ALBION – A sign proclaiming Route 31 in Albion as the “Charles W. Howard Memorial Highway” was dedicated today by two state legislators and other community members.
Howard started the world’s first Santa School and ran it from 1937 until his death in 1966. He also was the Santa in the Macy’s Thanksgiving Day Parade for 18 years.
He remains a revered figure among people who portray Santa Claus. The school he started continues in his name in Midland, Mich. Howard, who is known in the Santa community as “The Dean of Santa Clauses,” in 2010 was a charter inductee in the International Santa Claus Hall of Fame. (Click here for more information on the Hall of Fame.
The State Department of Transportation erected the sign on Route 31 near the Transit Road intersection, which is the eastern end of the town. Another sign is expected to go up on the western end near Wood Road.
The Albion Betterment Committee worked about two years to secure the approval. They sent letters to local government leaders – The Village Board, the Town Board and Orleans County Legislature. They all endorsed naming the section in honor of Howard, who also was a farmer, toymaker, and operated Christmas Park on Route 31 near Phipps Road.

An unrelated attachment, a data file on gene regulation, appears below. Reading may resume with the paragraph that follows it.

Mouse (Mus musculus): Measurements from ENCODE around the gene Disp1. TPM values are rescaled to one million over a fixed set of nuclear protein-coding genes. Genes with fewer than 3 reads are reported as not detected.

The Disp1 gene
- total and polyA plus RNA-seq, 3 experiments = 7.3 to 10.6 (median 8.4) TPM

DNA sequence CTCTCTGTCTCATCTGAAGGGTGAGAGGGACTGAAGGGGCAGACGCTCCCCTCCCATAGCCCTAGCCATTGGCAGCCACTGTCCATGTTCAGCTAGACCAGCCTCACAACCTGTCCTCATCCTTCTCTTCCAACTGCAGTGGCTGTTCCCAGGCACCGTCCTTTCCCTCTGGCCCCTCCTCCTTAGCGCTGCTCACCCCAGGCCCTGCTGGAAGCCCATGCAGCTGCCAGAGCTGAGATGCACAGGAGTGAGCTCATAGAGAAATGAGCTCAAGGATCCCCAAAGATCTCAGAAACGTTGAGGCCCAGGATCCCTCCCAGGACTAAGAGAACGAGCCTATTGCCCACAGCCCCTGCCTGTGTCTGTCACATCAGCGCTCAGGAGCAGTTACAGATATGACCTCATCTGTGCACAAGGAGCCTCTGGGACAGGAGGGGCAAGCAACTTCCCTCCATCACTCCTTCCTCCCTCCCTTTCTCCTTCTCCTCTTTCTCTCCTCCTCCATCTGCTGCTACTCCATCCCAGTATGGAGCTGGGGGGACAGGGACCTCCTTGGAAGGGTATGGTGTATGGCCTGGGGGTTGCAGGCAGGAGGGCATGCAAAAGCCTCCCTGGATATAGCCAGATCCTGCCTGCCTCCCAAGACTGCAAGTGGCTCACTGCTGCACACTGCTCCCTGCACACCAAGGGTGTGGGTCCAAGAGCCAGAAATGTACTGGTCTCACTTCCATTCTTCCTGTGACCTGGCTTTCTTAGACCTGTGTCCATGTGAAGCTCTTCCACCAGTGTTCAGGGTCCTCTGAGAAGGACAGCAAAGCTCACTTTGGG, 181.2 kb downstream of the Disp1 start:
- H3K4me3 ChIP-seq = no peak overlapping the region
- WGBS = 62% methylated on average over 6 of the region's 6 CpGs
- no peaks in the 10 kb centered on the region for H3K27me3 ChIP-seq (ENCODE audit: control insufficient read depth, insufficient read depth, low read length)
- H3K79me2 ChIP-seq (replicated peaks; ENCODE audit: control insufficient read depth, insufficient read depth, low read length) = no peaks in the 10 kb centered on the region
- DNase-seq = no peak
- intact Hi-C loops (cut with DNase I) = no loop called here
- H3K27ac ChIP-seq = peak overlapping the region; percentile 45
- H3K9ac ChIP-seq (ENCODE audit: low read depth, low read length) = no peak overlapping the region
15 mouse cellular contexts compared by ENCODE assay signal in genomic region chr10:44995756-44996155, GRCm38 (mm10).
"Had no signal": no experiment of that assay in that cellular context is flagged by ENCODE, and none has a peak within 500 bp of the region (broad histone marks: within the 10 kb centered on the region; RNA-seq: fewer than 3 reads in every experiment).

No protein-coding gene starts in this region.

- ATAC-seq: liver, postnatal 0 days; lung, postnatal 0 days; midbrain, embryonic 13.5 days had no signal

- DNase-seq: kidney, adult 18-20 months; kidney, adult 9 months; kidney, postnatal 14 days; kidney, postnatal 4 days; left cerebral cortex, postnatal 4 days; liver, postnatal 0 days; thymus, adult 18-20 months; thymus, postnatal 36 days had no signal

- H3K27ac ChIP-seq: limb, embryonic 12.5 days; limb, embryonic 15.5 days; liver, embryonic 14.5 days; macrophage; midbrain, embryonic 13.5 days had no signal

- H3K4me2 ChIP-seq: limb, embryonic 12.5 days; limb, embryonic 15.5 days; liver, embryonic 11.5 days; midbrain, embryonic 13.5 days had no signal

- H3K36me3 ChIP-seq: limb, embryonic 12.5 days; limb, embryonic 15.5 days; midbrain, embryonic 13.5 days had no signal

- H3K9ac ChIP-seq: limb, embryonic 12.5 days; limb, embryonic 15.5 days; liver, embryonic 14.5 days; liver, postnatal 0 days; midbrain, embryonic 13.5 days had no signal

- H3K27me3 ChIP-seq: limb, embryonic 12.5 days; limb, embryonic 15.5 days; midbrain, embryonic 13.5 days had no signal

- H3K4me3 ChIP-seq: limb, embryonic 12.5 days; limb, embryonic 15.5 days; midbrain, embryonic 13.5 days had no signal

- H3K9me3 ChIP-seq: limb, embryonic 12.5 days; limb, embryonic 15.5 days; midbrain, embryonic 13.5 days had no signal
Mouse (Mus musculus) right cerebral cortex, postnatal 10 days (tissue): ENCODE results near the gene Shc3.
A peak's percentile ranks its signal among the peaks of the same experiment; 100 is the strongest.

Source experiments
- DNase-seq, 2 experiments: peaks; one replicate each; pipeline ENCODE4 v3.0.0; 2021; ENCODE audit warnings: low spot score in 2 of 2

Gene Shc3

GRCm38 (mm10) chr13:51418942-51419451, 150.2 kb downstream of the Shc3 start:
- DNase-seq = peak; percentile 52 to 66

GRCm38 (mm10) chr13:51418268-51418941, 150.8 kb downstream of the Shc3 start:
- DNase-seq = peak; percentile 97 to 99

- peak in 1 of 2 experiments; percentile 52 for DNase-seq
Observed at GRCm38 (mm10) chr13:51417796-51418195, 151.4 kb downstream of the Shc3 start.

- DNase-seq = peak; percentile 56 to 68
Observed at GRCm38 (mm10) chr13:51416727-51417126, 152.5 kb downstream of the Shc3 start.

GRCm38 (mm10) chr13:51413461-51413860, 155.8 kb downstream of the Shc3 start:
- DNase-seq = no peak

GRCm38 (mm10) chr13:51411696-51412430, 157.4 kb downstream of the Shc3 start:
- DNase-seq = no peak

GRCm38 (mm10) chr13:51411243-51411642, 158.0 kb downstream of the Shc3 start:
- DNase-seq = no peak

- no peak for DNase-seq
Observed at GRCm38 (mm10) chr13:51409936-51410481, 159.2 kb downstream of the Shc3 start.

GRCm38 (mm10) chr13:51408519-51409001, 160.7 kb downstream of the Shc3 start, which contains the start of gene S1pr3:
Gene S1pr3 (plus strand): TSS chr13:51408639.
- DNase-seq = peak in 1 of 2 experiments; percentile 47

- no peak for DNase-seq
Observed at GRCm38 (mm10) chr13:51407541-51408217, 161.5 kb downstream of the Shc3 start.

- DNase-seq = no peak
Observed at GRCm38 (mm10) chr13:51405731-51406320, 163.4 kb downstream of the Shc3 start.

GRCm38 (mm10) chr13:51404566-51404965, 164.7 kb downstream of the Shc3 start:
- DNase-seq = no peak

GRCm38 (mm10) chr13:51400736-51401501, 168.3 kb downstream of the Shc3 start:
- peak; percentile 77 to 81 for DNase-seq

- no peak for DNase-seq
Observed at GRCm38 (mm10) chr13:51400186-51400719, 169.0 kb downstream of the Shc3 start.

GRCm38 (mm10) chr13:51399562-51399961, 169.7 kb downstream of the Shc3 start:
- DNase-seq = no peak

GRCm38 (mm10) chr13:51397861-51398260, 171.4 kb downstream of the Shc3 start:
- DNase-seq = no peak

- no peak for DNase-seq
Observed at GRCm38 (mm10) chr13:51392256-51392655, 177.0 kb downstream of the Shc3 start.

The Albion Betterment Committee has worked in recent years to raise Howard’s profile locally and to help celebrate his legacy. The ABC put a sign on Route 98, south of the village, declaring Albion as the hometown of the Santa School founder. The ABC also has “Believe” signs in the community and is raising funds for a statue of hometown in downtown Albion. They group has raised $60,000 so far for the statue and plans to seek proposals for the project soon, said Joe Gehl, one of the ABC’s directors. He expects the project will be near $100,000.
Other groups have joined the effort to celebrate Howard. The Albion Rotary Club organized an effort to have a mural in Waterman Park that shows Santa in a sleigh over Courthouse Square. A new mural about Albion as home to the Santa School was completed this fall on the northside of the Lake Country Pennysaver.
A group of students in Rich Gannon’s AP US History class also had an interpretive panel made in Mount Albion Cemetery near Howard’s grave that celebrates his life.
The Betterment Committee sees Howard as a local man who did a lot of good for the community, a selfless person focused on others. Howard was known for setting high standards for Santa in how to act with children and how to look. He also designed and sold Santa suits.
Howard’s granddaughter, Jane Holland, was unable to attend today’s dedication. She sent a letter of appreciation that was read by Gehl.
“Grandpa was a humble man of little means but a big heart and a giving, caring soul,” Holland wrote. “To see him honored on this trail to and from the town the family still today cherishes and welcomes its comfort when we visit is a great privilege.”